4

I have a query with a number of joins like:

var sqlFindByProviderNameAndProviderSubjectId = $@"
     SELECT u.*, la.*, p.*, cp.*, scr.*, lm.*, wm.*
     FROM [user].[User] u
     LEFT JOIN [user].[LinkedAccount] la ON u.Id = la.UserId
     LEFT JOIN [user].[PatientProfile] p ON u.Id = p.UserId
     LEFT JOIN [user].[CareProviderProfile] cp ON u.Id = cp.UserId                
     LEFT JOIN [user].[Screening] scr ON u.Id = scr.UserId
     LEFT JOIN [user].[LengthMeasurement] lm ON scr.Id = lm.ScreeningId
     LEFT JOIN [user].[WeightMeasurement] wm ON scr.Id = wm.ScreeningId                 
                WHERE u.Id = (
                    SELECT UserId
                    FROM [user].[LinkedAccount] la
                    WHERE la.ProviderName = @ProviderName AND la.ProviderSubjectId = @ProviderSubjectId)";

I use dapper to dematerialize the tables into strongly typed entities like:

await UnitOfWork.Connection.QueryAsync<User, LinkedAccount, PatientProfile, CareProviderProfile, Screening, LengthMeasurement, WeightMeasurement, User>(query,
    (u, la, p, cp, scr, lm, wm) =>
    {
        // mapping code here
    }

This works fine.

However, I have to add one additional JOIN to the query, but unfortunately the QueryAsync<> takes maximum 7 parameters/types, and I have more.

Is there another way to map multiple tables from a JOIN into entities?

1
  • Unless you do the below approach, you have to do a separate call to build that entity structure then associated to the parent entity in code. Multi mapping only nest to seven. – Greg Mar 19 '19 at 18:25
3

Dapper does not care about your joins, what Dapper does care about is the tabular structure. The framework uses an id column by default, or a custom SplitOn to parse the tabular structure into an object. So a tabular structure in the following manner:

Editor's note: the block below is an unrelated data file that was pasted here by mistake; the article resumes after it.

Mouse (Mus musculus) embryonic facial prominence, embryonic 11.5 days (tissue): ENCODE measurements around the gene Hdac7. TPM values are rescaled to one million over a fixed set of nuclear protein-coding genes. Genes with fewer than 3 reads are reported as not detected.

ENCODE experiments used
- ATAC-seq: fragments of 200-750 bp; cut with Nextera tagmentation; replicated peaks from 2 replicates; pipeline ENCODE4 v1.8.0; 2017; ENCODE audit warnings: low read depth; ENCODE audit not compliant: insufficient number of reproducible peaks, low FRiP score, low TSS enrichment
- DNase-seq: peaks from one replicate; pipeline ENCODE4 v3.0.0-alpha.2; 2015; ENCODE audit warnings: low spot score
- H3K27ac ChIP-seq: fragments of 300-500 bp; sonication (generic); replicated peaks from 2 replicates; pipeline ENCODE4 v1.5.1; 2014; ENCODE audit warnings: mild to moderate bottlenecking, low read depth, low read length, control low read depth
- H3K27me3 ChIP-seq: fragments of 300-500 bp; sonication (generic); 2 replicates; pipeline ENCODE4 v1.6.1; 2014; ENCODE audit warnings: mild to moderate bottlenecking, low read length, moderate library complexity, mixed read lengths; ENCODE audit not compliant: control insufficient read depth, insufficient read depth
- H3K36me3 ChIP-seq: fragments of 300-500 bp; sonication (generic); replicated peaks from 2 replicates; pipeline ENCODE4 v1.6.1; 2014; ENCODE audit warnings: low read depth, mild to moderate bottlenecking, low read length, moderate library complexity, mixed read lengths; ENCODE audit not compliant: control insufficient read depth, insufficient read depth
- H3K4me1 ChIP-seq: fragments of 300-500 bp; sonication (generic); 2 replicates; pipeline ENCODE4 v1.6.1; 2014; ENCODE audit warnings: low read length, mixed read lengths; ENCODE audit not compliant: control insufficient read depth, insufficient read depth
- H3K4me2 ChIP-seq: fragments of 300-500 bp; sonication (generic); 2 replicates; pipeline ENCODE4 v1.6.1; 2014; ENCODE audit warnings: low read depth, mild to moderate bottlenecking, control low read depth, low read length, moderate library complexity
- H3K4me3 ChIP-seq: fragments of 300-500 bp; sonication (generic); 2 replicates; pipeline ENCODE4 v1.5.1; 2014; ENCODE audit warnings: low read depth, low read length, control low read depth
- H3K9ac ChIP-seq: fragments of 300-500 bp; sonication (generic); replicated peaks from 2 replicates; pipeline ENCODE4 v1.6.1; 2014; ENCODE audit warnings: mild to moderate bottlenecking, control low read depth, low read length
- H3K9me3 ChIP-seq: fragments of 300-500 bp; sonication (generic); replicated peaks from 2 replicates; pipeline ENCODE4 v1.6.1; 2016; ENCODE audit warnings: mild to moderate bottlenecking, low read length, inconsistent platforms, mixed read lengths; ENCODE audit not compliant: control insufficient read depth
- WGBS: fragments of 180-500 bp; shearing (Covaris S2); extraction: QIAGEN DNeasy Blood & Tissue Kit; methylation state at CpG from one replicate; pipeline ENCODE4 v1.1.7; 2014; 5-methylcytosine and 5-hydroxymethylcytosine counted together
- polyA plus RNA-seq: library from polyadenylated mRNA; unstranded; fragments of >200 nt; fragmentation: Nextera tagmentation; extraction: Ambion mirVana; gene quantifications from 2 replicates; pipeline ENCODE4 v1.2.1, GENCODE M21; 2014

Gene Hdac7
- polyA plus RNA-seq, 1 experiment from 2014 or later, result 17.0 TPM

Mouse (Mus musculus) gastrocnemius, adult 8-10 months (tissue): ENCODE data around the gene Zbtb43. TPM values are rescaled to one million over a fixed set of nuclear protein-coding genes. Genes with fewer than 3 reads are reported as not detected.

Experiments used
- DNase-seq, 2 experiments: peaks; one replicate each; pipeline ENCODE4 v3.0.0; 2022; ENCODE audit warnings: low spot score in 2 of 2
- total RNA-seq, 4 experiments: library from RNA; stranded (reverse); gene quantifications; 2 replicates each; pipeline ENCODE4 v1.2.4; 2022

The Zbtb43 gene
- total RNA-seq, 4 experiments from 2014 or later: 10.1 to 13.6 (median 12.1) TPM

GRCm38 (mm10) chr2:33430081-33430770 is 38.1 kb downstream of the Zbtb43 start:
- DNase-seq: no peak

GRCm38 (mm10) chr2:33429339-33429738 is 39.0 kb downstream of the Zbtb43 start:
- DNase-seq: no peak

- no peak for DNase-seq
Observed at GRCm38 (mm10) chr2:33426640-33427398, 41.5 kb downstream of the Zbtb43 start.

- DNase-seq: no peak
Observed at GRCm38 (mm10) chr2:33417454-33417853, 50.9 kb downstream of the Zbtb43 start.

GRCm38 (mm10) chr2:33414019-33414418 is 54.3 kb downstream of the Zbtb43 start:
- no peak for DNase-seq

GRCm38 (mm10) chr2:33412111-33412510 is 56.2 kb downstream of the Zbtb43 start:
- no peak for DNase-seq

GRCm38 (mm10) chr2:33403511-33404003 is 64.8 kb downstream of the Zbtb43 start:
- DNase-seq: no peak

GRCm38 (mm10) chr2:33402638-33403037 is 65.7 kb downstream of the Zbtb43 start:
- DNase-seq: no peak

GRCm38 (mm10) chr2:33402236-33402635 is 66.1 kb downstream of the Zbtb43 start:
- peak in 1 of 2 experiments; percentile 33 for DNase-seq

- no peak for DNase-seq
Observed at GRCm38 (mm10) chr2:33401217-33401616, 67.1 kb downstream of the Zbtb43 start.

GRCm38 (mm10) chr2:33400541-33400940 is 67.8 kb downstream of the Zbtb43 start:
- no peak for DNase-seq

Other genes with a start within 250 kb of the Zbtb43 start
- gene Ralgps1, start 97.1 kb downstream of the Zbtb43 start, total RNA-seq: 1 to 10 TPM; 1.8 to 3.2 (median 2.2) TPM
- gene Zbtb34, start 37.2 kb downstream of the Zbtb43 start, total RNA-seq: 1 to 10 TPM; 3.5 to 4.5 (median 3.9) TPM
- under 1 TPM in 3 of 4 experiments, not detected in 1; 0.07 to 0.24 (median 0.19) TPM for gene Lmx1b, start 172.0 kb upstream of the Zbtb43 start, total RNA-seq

Tabular:
Id | A | Id | B | Id | C | Id | D | Id | E | Id | F | Id | G | Id | H

You are telling Dapper that eight entities exists, Dapper does this by the id column. Now, if you have an entity but it does not require to be abstracted in this manner, for instance A, B, and C should be in a single entity then you can tell Dapper to not create a separate entity for them by producing the following structure.

Tabular:
Id | A | B | C | Id | D | Id | E | Id | F | Id | G | Id | H

The point I am making is an entity should not represent a table, but an object that represents your intent. For instance a user may have address information, but in a database they'll likely be separate tables but in your application they may be one object.

Based on the data tables I assume you can merge a couple without loosing business intent. Which based on the split would resolve your issue, otherwise I am not sure how you would exceed the seven split functionality built into Dapper.

1
  • Thanks for the clarification. But the tables correspond to separate entities. I guess I will have to split it in two queries... – L-Four Mar 19 '19 at 19:07
0

So this is what I ended up doing.

My main query only retrieves user, linked accounts, and profile:

var sqlFindByProviderNameAndProviderSubjectId = $@"
            SELECT u.*, la.*, p.*, cp.*
            FROM [user].[User] u
            LEFT JOIN [user].[LinkedAccount] la ON u.Id = la.UserId
            LEFT JOIN [user].[PatientProfile] p ON u.Id = p.UserId
            LEFT JOIN [user].[CareProviderProfile] cp ON u.Id = cp.UserId                
            WHERE u.Id = (
                SELECT UserId
                FROM [user].[LinkedAccount] la
                WHERE la.ProviderName = @ProviderName AND la.ProviderSubjectId = @ProviderSubjectId)";

The application layer can specify a boolean IncludeScreening, and if true, I also do a second call to get the screening information:

var sqlFindScreeningForUser = $@"
                SELECT scr.*, lm.*, wm.*, n.*
                FROM [user].[Screening] scr                
                LEFT JOIN [user].[LengthMeasurement] lm ON scr.Id = lm.ScreeningId
                LEFT JOIN [user].[WeightMeasurement] wm ON scr.Id = wm.ScreeningId
                LEFT JOIN [user].[Note] n ON scr.Id = n.ScreeningId
                WHERE scr.UserId = @UserId";

...and the resulting Screening is then set on the user.

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